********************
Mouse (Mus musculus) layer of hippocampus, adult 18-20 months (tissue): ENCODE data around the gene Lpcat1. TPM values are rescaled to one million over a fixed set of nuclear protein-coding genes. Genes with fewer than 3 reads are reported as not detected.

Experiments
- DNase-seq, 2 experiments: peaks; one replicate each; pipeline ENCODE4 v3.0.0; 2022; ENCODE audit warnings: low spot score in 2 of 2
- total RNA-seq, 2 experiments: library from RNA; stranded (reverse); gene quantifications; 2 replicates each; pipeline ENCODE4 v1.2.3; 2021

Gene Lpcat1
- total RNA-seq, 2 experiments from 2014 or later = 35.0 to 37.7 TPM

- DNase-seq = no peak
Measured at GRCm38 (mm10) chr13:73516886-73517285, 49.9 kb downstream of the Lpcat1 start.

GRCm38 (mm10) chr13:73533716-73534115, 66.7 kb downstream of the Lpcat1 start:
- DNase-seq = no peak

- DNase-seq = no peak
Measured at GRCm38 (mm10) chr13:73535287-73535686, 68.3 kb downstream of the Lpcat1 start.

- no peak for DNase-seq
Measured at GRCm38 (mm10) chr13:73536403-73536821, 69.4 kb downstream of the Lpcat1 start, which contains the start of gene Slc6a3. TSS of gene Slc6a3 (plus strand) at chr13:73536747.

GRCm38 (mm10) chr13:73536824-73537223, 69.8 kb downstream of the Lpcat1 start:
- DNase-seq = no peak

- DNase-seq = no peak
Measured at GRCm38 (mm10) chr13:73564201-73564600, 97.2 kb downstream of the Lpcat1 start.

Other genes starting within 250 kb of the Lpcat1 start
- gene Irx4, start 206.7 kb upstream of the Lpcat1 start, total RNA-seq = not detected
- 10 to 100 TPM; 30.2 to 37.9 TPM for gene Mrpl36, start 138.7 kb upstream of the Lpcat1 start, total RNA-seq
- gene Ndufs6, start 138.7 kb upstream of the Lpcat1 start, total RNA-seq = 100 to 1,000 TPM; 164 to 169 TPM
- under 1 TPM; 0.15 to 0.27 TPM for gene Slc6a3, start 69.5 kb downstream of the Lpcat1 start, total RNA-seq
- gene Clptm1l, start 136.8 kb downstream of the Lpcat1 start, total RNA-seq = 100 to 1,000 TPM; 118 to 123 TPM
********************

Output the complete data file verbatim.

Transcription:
Mouse (Mus musculus) layer of hippocampus, adult 18-20 months (tissue): ENCODE data around the gene Lpcat1. TPM values are rescaled to one million over a fixed set of nuclear protein-coding genes. Genes with fewer than 3 reads are reported as not detected.

Experiments
- DNase-seq, 2 experiments: peaks; one replicate each; pipeline ENCODE4 v3.0.0; 2022; ENCODE audit warnings: low spot score in 2 of 2
- total RNA-seq, 2 experiments: library from RNA; stranded (reverse); gene quantifications; 2 replicates each; pipeline ENCODE4 v1.2.3; 2021

Gene Lpcat1
- total RNA-seq, 2 experiments from 2014 or later = 35.0 to 37.7 TPM

- DNase-seq = no peak
Measured at GRCm38 (mm10) chr13:73516886-73517285, 49.9 kb downstream of the Lpcat1 start.

GRCm38 (mm10) chr13:73533716-73534115, 66.7 kb downstream of the Lpcat1 start:
- DNase-seq = no peak

- DNase-seq = no peak
Measured at GRCm38 (mm10) chr13:73535287-73535686, 68.3 kb downstream of the Lpcat1 start.

- no peak for DNase-seq
Measured at GRCm38 (mm10) chr13:73536403-73536821, 69.4 kb downstream of the Lpcat1 start, which contains the start of gene Slc6a3. TSS of gene Slc6a3 (plus strand) at chr13:73536747.

GRCm38 (mm10) chr13:73536824-73537223, 69.8 kb downstream of the Lpcat1 start:
- DNase-seq = no peak

- DNase-seq = no peak
Measured at GRCm38 (mm10) chr13:73564201-73564600, 97.2 kb downstream of the Lpcat1 start.

Other genes starting within 250 kb of the Lpcat1 start
- gene Irx4, start 206.7 kb upstream of the Lpcat1 start, total RNA-seq = not detected
- 10 to 100 TPM; 30.2 to 37.9 TPM for gene Mrpl36, start 138.7 kb upstream of the Lpcat1 start, total RNA-seq
- gene Ndufs6, start 138.7 kb upstream of the Lpcat1 start, total RNA-seq = 100 to 1,000 TPM; 164 to 169 TPM
- under 1 TPM; 0.15 to 0.27 TPM for gene Slc6a3, start 69.5 kb downstream of the Lpcat1 start, total RNA-seq
- gene Clptm1l, start 136.8 kb downstream of the Lpcat1 start, total RNA-seq = 100 to 1,000 TPM; 118 to 123 TPM